From the same journal

From the same journal

Monsters in cyberspace: cyberphobia and cultural panic in the information age

Research output: Contribution to journalArticlepeer-review

Standard

Monsters in cyberspace : cyberphobia and cultural panic in the information age. / Sandywell, B.

In: Information, Communication and Society, Vol. 9, No. 1, 02.2006, p. 39-61.

Research output: Contribution to journalArticlepeer-review

Harvard

Sandywell, B 2006, 'Monsters in cyberspace: cyberphobia and cultural panic in the information age', Information, Communication and Society, vol. 9, no. 1, pp. 39-61. https://doi.org/10.1080/13691180500519407

APA

Sandywell, B. (2006). Monsters in cyberspace: cyberphobia and cultural panic in the information age. Information, Communication and Society, 9(1), 39-61. https://doi.org/10.1080/13691180500519407

Vancouver

Sandywell B. Monsters in cyberspace: cyberphobia and cultural panic in the information age. Information, Communication and Society. 2006 Feb;9(1):39-61. https://doi.org/10.1080/13691180500519407

Author

Sandywell, B. / Monsters in cyberspace : cyberphobia and cultural panic in the information age. In: Information, Communication and Society. 2006 ; Vol. 9, No. 1. pp. 39-61.

Bibtex - Download

@article{22fe0245fa4f46e59ba3308fc22731f8,
title = "Monsters in cyberspace: cyberphobia and cultural panic in the information age",
abstract = "This paper explores popular attitudes toward the Internet (and computer-mediated communication more generally) by mapping some of the more threatening, transgressive and 'monstrous' images associated with cyberspace. An account of risk consciousness is developed in three parts: (1) comparisons with earlier information technologies reveals similarities and differences with regard to public attitudes toward cyberspace and its risks; (2) the development of a model of contemporary teratological space derived from images of boundary-dissolving threats, intrusive alterities and existential ambivalences created by the erosion of binary distinctions and hierarchies; and (3) possible historical and sociological explanations of cyberpanic drawing on recent theorizations of globalization (capitalism/information society theory, risk society theory, reflexive modernization theory, and alterity theory).",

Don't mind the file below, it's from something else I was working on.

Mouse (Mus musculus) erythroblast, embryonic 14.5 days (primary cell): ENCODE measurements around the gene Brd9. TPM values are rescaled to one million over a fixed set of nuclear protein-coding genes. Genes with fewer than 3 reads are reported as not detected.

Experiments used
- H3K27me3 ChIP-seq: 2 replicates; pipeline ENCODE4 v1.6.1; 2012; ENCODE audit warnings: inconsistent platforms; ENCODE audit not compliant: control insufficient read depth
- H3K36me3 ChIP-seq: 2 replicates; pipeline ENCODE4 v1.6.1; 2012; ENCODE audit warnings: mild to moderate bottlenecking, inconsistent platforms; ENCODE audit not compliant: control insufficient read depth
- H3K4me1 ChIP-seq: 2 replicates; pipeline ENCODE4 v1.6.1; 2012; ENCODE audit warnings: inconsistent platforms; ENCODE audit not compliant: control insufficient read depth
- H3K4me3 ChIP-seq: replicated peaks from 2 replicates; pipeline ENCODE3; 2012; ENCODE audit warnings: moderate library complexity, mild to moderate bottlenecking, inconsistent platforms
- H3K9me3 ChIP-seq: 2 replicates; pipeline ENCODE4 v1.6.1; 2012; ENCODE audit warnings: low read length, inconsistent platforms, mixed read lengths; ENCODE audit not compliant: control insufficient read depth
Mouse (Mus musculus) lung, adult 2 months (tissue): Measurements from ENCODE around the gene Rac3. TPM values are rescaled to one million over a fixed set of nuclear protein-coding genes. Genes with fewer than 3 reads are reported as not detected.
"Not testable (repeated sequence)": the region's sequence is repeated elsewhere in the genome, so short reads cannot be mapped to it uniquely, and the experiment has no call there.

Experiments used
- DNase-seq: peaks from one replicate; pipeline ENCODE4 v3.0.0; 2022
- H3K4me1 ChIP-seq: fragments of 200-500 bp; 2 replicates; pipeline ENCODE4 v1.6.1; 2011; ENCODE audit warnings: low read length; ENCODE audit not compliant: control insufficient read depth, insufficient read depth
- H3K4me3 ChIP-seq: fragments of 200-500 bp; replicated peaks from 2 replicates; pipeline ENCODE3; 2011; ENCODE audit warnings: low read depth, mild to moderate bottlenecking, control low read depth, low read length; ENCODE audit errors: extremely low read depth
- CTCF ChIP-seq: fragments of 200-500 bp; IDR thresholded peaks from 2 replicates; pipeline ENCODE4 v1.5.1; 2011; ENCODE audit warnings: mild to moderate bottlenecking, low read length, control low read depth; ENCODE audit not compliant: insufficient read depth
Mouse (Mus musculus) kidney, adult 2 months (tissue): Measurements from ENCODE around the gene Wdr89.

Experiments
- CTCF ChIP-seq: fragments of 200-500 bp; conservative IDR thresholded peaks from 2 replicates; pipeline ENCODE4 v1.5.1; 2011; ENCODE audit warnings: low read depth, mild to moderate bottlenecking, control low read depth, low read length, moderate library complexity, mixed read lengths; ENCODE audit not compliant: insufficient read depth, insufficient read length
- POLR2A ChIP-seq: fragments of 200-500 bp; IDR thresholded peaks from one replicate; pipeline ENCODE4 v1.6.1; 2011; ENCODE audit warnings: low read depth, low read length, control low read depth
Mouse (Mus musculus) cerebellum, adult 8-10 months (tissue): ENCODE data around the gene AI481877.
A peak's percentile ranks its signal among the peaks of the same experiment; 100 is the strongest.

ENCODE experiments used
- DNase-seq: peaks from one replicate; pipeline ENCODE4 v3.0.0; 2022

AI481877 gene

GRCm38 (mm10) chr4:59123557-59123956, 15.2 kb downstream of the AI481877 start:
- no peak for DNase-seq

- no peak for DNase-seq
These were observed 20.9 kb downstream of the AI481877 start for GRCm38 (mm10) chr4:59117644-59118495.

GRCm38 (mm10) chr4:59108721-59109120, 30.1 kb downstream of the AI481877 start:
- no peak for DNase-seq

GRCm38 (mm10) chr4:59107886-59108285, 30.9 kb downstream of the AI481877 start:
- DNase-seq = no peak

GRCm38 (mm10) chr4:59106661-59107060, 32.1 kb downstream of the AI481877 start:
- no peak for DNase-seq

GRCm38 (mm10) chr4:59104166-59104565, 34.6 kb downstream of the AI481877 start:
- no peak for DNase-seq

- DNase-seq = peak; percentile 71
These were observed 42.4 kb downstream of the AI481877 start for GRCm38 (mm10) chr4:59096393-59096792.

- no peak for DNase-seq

author = "B. Sandywell",
year = "2006",
month = feb,
doi = "10.1080/13691180500519407",
language = "English",
volume = "9",
pages = "39--61",
journal = "Information, Communication and Society",
issn = "1369-118X",
publisher = "Routledge",
number = "1",

}

RIS (suitable for import to EndNote) - Download

TY - JOUR

T1 - Monsters in cyberspace

T2 - cyberphobia and cultural panic in the information age

AU - Sandywell, B.

PY - 2006/2

Y1 - 2006/2

N2 - This paper explores popular attitudes toward the Internet (and computer-mediated communication more generally) by mapping some of the more threatening, transgressive and 'monstrous' images associated with cyberspace. An account of risk consciousness is developed in three parts: (1) comparisons with earlier information technologies reveals similarities and differences with regard to public attitudes toward cyberspace and its risks; (2) the development of a model of contemporary teratological space derived from images of boundary-dissolving threats, intrusive alterities and existential ambivalences created by the erosion of binary distinctions and hierarchies; and (3) possible historical and sociological explanations of cyberpanic drawing on recent theorizations of globalization (capitalism/information society theory, risk society theory, reflexive modernization theory, and alterity theory).

AB - This paper explores popular attitudes toward the Internet (and computer-mediated communication more generally) by mapping some of the more threatening, transgressive and 'monstrous' images associated with cyberspace. An account of risk consciousness is developed in three parts: (1) comparisons with earlier information technologies reveals similarities and differences with regard to public attitudes toward cyberspace and its risks; (2) the development of a model of contemporary teratological space derived from images of boundary-dissolving threats, intrusive alterities and existential ambivalences created by the erosion of binary distinctions and hierarchies; and (3) possible historical and sociological explanations of cyberpanic drawing on recent theorizations of globalization (capitalism/information society theory, risk society theory, reflexive modernization theory, and alterity theory).

U2 - 10.1080/13691180500519407

DO - 10.1080/13691180500519407

M3 - Article

VL - 9

SP - 39

EP - 61

JO - Information, Communication and Society

JF - Information, Communication and Society

SN - 1369-118X

IS - 1

ER -